I’ve always been thankful that my grandparents were good at playing the real estate game. Among their unlikely coups was buying a house in the 1960’s in Edgartown, the tony enclave on the island of Martha’s Vineyard, whose exclusive address had no correspondence to their income level. If they hadn’t bought it, there’s no way that my journalist’s salary would have been able to scoop up property like that. In the more than three decades that I’ve been going there, I’ve become a regular reader of the Martha’s Vineyard Gazette, the enormous broadsheet newspaper that has resisted the cost-cutting size reductions that many other newspapers in the United States have sustained.
The New York Times spits out thousands of words a day through its newspapers. If it would only start coughing a few more up about Hollywood mogul David Geffen, who wants a piece of it, if not more. If the Times doesn’t tell its story soon, everybody else will.
Cablevision has a new(ish) big stakeholder and things could get interesting as it is activist investor Harbinger Capital. According to a regulatory filing Harbinger now owns a combined 11 million shares in Cablevision through two funds as of June 30th, making it the 5th largest external stakeholder in the New York cable operator.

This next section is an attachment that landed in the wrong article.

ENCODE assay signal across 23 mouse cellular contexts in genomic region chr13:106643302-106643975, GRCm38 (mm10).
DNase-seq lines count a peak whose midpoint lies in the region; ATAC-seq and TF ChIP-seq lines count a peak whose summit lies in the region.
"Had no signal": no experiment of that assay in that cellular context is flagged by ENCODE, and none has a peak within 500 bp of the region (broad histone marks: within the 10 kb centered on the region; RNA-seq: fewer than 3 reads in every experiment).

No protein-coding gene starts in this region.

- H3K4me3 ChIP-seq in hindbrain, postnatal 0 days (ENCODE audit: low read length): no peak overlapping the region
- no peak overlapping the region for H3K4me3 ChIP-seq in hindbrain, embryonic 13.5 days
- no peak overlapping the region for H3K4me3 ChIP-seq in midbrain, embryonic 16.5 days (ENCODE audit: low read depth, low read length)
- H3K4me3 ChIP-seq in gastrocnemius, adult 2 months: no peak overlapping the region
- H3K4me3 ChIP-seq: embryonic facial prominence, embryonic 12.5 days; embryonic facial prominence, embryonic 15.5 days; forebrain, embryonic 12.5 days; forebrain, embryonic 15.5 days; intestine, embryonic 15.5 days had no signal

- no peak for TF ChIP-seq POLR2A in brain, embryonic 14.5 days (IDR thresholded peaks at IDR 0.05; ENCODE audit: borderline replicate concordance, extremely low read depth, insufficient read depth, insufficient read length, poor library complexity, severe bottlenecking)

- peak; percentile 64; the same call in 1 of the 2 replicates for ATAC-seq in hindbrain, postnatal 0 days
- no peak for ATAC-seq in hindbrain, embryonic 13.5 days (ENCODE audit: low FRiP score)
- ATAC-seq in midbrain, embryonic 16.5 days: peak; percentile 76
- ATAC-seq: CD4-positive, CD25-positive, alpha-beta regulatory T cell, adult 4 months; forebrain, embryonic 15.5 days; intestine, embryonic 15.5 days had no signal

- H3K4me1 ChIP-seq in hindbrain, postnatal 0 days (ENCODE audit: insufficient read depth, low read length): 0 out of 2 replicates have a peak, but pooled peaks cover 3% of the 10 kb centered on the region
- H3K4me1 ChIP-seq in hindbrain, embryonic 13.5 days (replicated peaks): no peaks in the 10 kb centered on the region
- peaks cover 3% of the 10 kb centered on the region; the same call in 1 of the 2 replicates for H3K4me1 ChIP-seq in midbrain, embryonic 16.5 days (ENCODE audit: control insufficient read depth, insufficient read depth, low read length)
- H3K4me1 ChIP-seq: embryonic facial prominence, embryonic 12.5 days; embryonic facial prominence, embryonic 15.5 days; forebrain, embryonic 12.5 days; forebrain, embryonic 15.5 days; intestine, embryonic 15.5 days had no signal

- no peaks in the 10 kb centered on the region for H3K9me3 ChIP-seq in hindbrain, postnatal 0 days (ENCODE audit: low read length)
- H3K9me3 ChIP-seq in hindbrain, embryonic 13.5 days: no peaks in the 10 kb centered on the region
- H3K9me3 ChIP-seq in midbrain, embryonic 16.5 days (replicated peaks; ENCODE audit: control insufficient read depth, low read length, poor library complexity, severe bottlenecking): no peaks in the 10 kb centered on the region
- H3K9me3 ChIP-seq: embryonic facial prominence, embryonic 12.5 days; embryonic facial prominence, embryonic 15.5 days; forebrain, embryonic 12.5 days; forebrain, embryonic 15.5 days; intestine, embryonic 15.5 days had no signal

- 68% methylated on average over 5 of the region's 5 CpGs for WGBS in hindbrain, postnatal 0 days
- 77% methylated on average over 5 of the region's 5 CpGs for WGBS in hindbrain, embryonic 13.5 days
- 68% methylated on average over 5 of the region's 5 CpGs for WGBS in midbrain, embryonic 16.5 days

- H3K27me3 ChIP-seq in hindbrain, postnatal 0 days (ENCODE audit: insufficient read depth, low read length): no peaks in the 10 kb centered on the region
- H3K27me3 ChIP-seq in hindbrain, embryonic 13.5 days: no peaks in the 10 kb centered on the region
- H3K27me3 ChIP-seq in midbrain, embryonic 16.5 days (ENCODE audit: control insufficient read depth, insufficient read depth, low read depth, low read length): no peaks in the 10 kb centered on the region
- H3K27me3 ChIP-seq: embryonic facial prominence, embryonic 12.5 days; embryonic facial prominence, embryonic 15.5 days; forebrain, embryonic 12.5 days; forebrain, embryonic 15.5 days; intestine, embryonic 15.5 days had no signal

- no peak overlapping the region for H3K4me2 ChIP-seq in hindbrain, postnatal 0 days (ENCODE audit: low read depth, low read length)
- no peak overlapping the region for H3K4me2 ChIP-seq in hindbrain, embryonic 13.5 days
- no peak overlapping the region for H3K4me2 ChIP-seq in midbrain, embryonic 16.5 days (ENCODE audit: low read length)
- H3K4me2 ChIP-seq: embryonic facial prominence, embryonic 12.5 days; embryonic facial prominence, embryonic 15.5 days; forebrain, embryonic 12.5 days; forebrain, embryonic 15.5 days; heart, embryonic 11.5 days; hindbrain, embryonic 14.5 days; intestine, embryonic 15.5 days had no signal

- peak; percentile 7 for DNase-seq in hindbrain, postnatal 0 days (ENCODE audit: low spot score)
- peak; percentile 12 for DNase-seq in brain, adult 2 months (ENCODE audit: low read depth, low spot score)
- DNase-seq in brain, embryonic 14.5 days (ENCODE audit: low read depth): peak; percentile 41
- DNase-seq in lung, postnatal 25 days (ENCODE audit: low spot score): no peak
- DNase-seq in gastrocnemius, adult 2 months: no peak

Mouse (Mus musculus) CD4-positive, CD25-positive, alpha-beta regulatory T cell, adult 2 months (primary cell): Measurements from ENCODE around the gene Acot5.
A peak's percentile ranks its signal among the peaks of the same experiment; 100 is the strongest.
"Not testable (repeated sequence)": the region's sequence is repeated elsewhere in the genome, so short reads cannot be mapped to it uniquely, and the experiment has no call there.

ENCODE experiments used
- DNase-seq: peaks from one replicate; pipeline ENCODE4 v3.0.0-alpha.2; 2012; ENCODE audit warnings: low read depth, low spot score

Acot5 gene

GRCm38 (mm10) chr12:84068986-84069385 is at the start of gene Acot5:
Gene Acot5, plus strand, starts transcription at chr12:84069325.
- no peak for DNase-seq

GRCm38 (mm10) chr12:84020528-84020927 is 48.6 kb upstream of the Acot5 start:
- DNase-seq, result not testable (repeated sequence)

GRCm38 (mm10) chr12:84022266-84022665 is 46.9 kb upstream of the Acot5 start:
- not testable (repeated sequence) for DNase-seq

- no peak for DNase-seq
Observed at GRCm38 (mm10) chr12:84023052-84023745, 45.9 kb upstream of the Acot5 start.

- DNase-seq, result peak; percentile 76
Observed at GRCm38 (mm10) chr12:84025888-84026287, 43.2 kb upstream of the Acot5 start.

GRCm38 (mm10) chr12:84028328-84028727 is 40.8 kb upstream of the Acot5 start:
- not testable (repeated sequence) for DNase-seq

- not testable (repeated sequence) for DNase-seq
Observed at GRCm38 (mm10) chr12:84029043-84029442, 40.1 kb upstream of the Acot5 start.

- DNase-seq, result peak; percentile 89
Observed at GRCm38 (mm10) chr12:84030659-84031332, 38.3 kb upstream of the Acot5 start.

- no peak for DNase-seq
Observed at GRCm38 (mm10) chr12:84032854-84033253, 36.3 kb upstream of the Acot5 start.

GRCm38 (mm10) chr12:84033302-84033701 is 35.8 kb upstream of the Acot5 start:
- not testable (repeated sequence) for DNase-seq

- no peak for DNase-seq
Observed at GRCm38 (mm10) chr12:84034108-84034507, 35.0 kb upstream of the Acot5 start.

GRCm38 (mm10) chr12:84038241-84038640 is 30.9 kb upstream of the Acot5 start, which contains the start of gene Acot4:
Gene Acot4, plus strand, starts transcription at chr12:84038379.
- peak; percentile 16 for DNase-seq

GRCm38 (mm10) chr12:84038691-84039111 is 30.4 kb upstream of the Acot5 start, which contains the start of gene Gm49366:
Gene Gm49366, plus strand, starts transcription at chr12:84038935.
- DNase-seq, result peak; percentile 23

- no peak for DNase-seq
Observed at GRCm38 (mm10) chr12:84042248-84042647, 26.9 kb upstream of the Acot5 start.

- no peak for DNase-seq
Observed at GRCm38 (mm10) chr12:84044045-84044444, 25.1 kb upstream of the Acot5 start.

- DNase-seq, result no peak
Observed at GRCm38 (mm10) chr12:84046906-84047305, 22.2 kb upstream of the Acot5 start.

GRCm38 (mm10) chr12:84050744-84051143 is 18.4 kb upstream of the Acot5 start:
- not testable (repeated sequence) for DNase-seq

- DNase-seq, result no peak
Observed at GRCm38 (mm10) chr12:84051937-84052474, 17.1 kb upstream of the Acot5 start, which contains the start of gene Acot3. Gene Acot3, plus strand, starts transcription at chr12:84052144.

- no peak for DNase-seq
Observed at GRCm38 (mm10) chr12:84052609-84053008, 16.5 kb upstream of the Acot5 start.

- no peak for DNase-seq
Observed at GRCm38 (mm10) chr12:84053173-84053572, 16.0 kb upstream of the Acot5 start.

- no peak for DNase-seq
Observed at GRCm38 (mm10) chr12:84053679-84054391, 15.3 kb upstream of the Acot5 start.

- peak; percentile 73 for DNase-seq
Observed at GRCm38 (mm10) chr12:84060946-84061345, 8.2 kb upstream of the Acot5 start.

New York Times Co Chairman and Publisher Arthur Sulzberger Jr. managed to deflect major shareholder insurrection this year by agreeing to offer two board seats to a dissident investor’s rival slate, where one presumes they might be somewhat more placid than when they were banging on the walls of the Gray Lady. Now it looks like he might be working the same charm on disaffected puzzlers.
Most everybody in the U.S. newspaper publishing world knows Philip Falcone’s name nowadays, but it’s not entirely clear that he knows theirs. The Harbinger Capital Partners hedge fund manager’s notoriety comes from bankrolling efforts to secure large positions in the New York Times Co and Media General Inc, and then shake up the publishers by trying to get his own nominees elected to their boards.